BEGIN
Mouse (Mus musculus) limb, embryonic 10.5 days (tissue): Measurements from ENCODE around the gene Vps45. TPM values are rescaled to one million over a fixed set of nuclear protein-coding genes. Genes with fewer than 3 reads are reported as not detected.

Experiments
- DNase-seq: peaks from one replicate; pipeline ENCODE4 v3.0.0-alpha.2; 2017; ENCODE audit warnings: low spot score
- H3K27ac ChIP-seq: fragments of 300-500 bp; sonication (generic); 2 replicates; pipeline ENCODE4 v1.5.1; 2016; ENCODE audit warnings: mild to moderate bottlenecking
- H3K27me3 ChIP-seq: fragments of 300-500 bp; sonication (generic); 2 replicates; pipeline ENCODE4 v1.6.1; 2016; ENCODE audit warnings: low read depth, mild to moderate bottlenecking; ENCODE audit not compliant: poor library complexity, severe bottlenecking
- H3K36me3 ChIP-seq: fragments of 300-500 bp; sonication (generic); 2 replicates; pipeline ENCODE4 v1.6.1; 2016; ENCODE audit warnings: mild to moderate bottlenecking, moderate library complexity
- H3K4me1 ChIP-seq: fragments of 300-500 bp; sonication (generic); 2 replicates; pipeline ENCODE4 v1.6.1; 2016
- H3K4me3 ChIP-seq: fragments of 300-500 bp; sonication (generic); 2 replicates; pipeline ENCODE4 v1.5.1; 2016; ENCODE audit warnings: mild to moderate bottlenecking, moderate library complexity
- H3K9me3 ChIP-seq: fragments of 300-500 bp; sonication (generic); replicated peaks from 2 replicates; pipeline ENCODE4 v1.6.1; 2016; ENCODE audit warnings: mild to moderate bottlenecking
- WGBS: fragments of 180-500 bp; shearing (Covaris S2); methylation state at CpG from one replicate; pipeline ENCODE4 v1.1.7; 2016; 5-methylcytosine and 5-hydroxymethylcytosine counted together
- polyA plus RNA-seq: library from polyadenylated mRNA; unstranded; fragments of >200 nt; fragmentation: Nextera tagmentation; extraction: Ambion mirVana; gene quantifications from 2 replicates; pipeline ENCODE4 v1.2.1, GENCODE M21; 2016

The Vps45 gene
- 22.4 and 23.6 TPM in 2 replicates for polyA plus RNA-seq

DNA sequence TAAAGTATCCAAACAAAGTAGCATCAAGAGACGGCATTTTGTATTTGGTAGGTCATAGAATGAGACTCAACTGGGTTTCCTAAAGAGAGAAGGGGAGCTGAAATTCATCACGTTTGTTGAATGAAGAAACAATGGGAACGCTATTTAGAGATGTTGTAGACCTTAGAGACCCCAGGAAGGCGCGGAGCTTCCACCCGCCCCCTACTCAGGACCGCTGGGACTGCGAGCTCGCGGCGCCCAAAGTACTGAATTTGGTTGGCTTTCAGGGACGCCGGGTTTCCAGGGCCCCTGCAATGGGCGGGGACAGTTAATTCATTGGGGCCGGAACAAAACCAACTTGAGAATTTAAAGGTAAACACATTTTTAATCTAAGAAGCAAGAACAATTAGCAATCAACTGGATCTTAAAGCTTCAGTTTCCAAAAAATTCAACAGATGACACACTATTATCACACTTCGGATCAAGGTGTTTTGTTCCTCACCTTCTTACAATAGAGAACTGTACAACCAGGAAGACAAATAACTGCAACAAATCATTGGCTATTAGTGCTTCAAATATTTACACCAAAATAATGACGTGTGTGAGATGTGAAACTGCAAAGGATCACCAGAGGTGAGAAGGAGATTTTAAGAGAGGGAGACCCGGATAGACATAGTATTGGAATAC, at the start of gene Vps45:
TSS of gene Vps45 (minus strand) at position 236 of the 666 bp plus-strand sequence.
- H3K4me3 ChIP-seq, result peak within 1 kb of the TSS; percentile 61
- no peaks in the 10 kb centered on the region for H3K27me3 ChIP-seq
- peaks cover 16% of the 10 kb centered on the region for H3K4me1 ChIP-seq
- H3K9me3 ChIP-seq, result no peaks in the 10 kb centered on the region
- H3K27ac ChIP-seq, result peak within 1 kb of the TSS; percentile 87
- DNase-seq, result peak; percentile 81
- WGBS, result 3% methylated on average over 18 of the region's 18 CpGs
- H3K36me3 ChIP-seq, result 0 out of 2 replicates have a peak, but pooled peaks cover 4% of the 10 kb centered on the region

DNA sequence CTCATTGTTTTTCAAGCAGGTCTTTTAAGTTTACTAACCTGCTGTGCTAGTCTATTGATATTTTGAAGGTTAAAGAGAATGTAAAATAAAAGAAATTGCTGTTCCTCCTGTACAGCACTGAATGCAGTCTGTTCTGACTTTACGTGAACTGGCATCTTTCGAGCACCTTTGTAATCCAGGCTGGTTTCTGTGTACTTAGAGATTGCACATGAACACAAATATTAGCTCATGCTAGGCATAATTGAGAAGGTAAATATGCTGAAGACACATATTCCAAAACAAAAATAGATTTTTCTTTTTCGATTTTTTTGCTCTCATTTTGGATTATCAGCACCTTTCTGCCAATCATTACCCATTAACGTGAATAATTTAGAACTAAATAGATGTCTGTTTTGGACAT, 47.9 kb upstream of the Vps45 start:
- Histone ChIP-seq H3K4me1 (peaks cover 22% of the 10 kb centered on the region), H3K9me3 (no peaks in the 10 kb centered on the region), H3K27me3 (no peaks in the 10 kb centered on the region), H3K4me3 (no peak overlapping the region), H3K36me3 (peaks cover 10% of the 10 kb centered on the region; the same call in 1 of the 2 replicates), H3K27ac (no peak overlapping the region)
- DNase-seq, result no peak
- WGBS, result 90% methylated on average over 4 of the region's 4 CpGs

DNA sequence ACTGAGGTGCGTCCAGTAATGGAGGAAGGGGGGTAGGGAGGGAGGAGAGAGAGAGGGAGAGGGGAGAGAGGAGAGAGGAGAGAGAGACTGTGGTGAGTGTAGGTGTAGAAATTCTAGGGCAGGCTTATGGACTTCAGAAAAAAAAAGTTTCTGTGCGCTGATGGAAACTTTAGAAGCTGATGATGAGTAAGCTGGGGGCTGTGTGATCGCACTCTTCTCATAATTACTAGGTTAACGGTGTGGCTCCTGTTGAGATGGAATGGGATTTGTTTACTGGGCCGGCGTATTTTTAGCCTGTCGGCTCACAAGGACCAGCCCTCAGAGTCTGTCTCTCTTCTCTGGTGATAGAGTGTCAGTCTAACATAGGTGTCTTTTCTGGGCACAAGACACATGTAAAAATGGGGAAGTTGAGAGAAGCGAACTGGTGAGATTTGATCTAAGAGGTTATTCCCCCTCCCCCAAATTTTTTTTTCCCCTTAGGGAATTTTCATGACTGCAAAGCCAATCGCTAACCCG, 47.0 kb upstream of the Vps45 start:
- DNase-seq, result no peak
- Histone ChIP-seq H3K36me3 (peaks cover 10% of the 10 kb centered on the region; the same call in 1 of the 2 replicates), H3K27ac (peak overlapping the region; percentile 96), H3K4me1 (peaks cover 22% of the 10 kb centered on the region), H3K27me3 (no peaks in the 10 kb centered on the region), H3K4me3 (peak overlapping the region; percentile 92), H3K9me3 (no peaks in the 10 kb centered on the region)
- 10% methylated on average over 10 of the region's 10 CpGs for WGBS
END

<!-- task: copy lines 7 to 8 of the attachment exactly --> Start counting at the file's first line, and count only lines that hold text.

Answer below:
- H3K4me1 ChIP-seq: fragments of 300-500 bp; sonication (generic); 2 replicates; pipeline ENCODE4 v1.6.1; 2016
- H3K4me3 ChIP-seq: fragments of 300-500 bp; sonication (generic); 2 replicates; pipeline ENCODE4 v1.5.1; 2016; ENCODE audit warnings: mild to moderate bottlenecking, moderate library complexity